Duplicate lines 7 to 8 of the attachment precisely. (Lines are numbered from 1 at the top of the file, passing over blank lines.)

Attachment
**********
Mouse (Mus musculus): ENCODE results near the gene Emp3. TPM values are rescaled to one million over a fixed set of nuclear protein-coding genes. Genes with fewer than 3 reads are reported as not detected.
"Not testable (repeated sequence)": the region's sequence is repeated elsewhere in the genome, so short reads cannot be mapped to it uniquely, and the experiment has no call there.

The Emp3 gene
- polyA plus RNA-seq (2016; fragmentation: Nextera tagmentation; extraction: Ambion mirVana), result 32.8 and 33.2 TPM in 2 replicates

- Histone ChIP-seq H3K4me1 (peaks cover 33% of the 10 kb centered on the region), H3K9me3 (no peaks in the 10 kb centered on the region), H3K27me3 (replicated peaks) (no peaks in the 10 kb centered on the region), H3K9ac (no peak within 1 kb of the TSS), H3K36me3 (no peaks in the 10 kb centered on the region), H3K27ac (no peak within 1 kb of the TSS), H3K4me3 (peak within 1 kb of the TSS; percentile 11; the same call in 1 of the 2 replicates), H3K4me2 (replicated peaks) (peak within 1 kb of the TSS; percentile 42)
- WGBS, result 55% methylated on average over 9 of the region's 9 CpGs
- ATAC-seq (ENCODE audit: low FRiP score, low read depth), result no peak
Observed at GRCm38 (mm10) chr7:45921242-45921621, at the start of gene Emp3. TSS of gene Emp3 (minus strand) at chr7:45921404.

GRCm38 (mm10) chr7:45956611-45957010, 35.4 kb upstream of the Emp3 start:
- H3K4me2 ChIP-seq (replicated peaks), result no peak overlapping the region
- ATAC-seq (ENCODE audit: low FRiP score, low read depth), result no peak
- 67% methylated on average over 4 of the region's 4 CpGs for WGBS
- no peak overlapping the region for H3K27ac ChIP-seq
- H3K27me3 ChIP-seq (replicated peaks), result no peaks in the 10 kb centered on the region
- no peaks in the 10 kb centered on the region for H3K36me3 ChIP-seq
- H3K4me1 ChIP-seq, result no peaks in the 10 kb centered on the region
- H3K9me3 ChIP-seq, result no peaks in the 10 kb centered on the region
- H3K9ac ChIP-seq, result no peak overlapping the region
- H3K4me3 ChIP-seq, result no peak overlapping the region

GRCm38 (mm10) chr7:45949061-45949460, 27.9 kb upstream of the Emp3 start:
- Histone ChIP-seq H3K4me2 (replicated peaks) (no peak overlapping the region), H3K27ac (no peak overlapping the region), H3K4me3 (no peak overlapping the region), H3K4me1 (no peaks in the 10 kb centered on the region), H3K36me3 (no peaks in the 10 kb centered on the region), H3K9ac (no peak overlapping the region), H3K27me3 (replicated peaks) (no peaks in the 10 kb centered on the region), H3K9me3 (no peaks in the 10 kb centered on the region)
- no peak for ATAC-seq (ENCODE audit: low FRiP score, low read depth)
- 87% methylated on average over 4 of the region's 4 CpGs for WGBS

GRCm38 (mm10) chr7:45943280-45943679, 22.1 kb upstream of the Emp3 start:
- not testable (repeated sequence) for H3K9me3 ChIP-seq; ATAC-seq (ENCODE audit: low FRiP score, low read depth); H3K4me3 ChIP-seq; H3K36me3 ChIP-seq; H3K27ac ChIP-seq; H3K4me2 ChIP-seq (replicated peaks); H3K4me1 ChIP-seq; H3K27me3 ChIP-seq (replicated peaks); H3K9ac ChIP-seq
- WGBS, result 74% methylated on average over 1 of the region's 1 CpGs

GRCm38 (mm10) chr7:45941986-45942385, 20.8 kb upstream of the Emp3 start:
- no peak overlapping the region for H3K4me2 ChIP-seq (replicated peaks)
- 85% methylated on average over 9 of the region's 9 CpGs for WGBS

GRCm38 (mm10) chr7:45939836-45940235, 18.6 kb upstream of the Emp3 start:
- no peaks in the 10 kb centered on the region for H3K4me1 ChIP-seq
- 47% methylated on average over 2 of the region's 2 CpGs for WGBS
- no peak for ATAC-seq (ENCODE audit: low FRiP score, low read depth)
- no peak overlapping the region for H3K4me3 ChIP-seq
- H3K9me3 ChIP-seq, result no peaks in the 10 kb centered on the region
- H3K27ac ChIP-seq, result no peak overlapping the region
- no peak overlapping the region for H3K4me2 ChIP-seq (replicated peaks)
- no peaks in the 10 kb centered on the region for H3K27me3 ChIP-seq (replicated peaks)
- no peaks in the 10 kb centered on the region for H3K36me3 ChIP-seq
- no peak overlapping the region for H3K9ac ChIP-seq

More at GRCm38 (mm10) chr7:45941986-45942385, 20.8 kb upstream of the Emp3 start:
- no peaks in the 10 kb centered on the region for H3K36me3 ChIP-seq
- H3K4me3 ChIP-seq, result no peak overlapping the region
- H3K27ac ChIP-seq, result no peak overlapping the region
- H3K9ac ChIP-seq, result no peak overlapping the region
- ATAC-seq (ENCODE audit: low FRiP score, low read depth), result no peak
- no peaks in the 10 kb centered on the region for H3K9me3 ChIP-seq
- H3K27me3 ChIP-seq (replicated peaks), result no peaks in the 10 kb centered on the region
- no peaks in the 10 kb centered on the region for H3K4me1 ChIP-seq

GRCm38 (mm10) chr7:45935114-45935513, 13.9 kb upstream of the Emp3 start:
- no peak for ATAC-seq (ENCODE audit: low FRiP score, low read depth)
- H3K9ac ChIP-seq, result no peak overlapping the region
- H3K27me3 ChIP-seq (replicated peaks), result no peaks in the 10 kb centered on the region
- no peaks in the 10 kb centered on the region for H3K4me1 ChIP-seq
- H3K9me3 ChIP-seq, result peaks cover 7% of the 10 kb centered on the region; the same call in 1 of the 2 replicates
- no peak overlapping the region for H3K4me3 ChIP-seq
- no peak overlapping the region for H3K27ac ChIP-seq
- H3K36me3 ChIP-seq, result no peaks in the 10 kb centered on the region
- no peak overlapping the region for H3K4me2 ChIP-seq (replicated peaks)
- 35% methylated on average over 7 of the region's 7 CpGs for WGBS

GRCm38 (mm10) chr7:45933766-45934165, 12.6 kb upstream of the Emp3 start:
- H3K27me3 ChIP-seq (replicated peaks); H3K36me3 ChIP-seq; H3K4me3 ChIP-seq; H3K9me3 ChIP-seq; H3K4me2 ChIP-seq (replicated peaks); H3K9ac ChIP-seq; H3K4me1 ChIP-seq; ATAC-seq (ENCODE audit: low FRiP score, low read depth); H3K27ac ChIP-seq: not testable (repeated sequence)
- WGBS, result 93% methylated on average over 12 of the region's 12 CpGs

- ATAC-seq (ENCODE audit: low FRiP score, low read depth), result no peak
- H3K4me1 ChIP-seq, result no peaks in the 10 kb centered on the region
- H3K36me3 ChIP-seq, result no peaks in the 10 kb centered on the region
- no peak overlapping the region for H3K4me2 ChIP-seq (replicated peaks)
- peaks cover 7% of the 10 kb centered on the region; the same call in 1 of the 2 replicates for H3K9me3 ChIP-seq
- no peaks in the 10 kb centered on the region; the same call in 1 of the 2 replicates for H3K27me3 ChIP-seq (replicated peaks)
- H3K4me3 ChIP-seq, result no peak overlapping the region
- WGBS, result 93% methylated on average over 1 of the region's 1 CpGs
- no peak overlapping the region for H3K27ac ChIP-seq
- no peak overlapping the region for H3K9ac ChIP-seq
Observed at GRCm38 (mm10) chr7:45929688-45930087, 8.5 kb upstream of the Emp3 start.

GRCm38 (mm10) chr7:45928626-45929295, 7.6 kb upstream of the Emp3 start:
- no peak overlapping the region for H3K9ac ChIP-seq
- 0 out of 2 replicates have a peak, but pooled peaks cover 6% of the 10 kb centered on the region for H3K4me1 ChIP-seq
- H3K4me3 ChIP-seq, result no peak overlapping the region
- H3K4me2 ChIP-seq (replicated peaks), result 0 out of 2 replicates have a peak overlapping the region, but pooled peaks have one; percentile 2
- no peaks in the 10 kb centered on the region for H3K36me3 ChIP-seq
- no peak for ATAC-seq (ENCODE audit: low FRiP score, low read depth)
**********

- ATAC-seq (ENCODE audit: low FRiP score, low read depth), result no peak
Observed at GRCm38 (mm10) chr7:45921242-45921621, at the start of gene Emp3. TSS of gene Emp3 (minus strand) at chr7:45921404.